Wednesday, 8 October 2008: 2:20 PM
George R. Brown Convention Center, 310CF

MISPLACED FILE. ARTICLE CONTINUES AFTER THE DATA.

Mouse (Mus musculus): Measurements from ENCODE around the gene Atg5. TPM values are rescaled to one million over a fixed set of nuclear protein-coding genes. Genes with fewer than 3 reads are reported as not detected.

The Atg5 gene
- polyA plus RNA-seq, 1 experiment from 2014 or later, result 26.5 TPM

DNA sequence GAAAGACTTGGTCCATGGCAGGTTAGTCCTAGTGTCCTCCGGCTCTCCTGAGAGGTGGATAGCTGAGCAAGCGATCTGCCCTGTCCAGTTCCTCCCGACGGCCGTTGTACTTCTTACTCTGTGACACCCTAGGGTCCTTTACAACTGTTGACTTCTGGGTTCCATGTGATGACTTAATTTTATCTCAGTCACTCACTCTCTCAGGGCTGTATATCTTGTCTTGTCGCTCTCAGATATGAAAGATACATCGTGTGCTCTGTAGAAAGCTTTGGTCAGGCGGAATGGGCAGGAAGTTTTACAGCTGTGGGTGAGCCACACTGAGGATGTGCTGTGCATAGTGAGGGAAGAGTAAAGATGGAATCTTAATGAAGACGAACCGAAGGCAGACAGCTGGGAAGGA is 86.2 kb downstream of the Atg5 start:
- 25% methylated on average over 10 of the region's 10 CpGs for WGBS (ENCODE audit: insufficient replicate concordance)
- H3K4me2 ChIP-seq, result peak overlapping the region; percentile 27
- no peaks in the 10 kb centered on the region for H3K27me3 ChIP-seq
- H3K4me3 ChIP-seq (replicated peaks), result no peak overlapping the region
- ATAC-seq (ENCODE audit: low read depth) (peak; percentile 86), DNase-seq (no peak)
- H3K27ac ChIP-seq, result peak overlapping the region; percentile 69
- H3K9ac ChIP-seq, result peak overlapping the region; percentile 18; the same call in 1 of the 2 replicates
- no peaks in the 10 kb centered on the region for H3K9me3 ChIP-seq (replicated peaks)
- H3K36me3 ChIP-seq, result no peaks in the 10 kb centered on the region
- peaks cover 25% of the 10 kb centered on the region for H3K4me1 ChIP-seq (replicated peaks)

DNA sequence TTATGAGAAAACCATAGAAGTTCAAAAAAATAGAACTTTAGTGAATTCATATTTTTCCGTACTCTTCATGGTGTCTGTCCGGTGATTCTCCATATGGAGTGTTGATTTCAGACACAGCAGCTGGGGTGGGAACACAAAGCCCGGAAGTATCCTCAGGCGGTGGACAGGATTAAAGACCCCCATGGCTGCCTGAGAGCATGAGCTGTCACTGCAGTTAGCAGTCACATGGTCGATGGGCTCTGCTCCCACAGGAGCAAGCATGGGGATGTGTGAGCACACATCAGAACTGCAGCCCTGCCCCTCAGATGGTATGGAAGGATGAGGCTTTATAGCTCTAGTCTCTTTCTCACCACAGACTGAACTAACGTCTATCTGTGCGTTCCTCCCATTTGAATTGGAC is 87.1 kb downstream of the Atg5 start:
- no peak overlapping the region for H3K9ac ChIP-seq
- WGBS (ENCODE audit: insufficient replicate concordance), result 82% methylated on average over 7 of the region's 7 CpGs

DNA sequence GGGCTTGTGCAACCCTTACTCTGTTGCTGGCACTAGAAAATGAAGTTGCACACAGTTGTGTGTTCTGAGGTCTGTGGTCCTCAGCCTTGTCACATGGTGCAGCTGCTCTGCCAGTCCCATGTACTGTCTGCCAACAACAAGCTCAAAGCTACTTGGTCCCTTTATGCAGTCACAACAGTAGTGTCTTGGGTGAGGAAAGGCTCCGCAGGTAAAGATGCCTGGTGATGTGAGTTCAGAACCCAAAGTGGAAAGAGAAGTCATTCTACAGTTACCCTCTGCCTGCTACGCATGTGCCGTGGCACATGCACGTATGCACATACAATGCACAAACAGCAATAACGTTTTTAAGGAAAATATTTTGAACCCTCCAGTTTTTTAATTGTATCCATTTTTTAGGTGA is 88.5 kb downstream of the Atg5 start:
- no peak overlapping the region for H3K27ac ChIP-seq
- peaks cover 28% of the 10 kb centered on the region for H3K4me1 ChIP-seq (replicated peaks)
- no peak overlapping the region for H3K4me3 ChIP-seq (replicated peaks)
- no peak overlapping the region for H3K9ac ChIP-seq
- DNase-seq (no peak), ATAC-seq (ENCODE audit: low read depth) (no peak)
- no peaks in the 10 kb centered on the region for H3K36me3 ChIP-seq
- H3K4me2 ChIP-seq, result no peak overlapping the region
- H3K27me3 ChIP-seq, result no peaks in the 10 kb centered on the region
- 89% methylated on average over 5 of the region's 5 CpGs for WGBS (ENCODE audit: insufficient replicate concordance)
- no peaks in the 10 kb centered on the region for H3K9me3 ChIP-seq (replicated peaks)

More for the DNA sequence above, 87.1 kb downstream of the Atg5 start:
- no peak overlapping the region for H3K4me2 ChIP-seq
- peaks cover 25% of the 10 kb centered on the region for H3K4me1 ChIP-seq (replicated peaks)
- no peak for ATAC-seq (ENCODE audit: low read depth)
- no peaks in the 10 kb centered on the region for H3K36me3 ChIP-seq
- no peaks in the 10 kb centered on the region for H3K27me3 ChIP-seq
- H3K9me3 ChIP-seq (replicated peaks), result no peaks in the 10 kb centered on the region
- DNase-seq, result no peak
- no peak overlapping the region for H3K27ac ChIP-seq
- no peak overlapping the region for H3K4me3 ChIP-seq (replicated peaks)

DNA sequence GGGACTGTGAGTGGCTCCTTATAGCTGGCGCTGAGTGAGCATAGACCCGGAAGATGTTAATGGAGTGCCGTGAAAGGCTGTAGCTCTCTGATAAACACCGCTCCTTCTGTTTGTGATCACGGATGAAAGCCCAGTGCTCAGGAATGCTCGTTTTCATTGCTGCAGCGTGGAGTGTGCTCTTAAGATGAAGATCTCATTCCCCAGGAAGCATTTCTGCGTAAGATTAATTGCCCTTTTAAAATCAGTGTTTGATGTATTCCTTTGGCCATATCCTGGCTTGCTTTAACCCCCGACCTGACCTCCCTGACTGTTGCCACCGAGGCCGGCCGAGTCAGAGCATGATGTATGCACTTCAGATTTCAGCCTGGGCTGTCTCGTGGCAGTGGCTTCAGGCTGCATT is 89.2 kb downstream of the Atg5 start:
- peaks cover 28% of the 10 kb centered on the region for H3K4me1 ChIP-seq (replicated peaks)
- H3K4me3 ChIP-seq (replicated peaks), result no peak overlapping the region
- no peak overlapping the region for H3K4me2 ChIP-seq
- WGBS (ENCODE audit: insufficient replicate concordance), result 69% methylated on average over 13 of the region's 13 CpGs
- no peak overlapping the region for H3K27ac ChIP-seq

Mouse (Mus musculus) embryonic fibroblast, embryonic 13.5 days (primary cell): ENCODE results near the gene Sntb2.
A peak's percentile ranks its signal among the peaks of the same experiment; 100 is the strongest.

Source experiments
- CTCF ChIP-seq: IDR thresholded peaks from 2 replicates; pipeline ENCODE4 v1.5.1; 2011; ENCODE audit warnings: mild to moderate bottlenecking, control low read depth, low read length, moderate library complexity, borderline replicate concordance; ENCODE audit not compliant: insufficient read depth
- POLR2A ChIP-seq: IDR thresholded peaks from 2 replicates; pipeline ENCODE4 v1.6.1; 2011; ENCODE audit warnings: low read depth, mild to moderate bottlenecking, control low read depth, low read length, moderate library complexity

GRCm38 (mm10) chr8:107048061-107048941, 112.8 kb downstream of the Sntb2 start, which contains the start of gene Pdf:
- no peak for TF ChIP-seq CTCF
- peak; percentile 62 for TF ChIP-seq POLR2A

In the late 1800s, Como Bluff (a prominent anticline in southeastern Wyoming) was found to contain abundant, Late Jurassic vertebrate remains. Workers associated with the transcontinental railroad stumbled upon large "Megatherium” bones just south of Lake Como, where hordes of little “devil-fish” (i.e, tiger salamanders) currently live. These discoveries in the Morrison Formation led to numerous quarries containing the remains of many important dinosaurs. In particular, Quarries #11, #12, and #13 were loaded with Stegosaurus remains and the first spikes (creatively described as "devil's tails”) of this dinosaur were found. The Como Bluff area contained the greatest accumulation of Stegosaurus fossils known and helped thrust this uniquely shaped dinosaur into the public eye. As William Harlow Reed and Arthur Lakes primarily led work at these quarries for Yale's Othniel Charles Marsh, excellent field notes, letters, and sketches, still exist associated with the quarrying operations. This information allows us to paint a vivid picture of dinosaur collecting in the 1800s. Field records describe the harsh winter conditions, especially during the excavation of many of the important Stegosaurus specimens (i.e., S. duplex, S. ungulatus, S. stenops, and S. sulcatus) in 1879 and 1880. Because of the uniqueness of Stegosaurus and other dinosaurs at Como Bluff, Marsh instructed his workers to continue excavations throughout the frigid, wind-swept, winter months. Work under these arduous conditions resulting in the classic painting by Lakes entitled the “Pleasures of Science,“ depicting workers struggling to remove the remains of S. ungulatus in the deep, precarious, water-filled trench of Quarry #12. Interestingly, Reed's final, major dinosaur discovery of his fabled career was a partial Stegosaurus skeleton found near Alcova, Wyoming in 1908. Although similar in size to other Stegosaurus species, S. longispinus had the longest “devil's tail” ever found, with one spike estimated to be 985 mm long.